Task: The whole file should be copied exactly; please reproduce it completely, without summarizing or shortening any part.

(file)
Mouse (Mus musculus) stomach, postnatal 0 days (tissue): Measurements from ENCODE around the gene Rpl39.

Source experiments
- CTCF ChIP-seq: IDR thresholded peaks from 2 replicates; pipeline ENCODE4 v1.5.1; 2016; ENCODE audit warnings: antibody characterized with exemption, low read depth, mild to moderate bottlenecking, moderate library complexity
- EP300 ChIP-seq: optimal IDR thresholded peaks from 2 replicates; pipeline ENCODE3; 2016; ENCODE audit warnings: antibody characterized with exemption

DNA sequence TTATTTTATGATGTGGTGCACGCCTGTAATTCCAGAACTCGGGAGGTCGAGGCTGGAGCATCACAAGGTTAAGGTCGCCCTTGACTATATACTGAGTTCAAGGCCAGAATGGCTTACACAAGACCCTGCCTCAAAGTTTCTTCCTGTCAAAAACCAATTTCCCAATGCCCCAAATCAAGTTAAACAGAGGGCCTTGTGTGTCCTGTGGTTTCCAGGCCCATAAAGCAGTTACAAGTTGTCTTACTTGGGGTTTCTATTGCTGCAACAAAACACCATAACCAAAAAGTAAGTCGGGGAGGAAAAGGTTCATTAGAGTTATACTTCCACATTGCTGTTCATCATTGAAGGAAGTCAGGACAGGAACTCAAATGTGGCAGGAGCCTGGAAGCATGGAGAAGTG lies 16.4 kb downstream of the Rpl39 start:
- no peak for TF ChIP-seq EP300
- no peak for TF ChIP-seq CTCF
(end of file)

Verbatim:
Mouse (Mus musculus) stomach, postnatal 0 days (tissue): Measurements from ENCODE around the gene Rpl39.

Source experiments
- CTCF ChIP-seq: IDR thresholded peaks from 2 replicates; pipeline ENCODE4 v1.5.1; 2016; ENCODE audit warnings: antibody characterized with exemption, low read depth, mild to moderate bottlenecking, moderate library complexity
- EP300 ChIP-seq: optimal IDR thresholded peaks from 2 replicates; pipeline ENCODE3; 2016; ENCODE audit warnings: antibody characterized with exemption

DNA sequence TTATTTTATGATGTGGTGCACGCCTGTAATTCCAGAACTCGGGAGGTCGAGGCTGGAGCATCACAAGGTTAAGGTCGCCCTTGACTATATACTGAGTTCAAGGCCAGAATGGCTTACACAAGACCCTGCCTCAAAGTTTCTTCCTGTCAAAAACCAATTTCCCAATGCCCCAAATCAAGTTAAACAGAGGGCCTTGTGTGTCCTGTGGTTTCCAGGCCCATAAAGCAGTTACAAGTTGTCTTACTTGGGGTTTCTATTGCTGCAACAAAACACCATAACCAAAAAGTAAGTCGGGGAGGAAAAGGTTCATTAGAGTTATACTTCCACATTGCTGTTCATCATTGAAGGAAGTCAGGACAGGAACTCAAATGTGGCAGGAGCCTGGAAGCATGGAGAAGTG lies 16.4 kb downstream of the Rpl39 start:
- no peak for TF ChIP-seq EP300
- no peak for TF ChIP-seq CTCF